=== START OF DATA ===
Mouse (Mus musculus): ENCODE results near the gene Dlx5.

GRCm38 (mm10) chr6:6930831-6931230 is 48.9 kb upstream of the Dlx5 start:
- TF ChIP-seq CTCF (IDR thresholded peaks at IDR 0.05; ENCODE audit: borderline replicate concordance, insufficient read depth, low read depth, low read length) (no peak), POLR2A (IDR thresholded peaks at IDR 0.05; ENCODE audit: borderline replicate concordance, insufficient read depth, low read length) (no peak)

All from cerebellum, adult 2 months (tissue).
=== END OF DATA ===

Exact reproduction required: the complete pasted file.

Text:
Mouse (Mus musculus): ENCODE results near the gene Dlx5.

GRCm38 (mm10) chr6:6930831-6931230 is 48.9 kb upstream of the Dlx5 start:
- TF ChIP-seq CTCF (IDR thresholded peaks at IDR 0.05; ENCODE audit: borderline replicate concordance, insufficient read depth, low read depth, low read length) (no peak), POLR2A (IDR thresholded peaks at IDR 0.05; ENCODE audit: borderline replicate concordance, insufficient read depth, low read length) (no peak)

All from cerebellum, adult 2 months (tissue).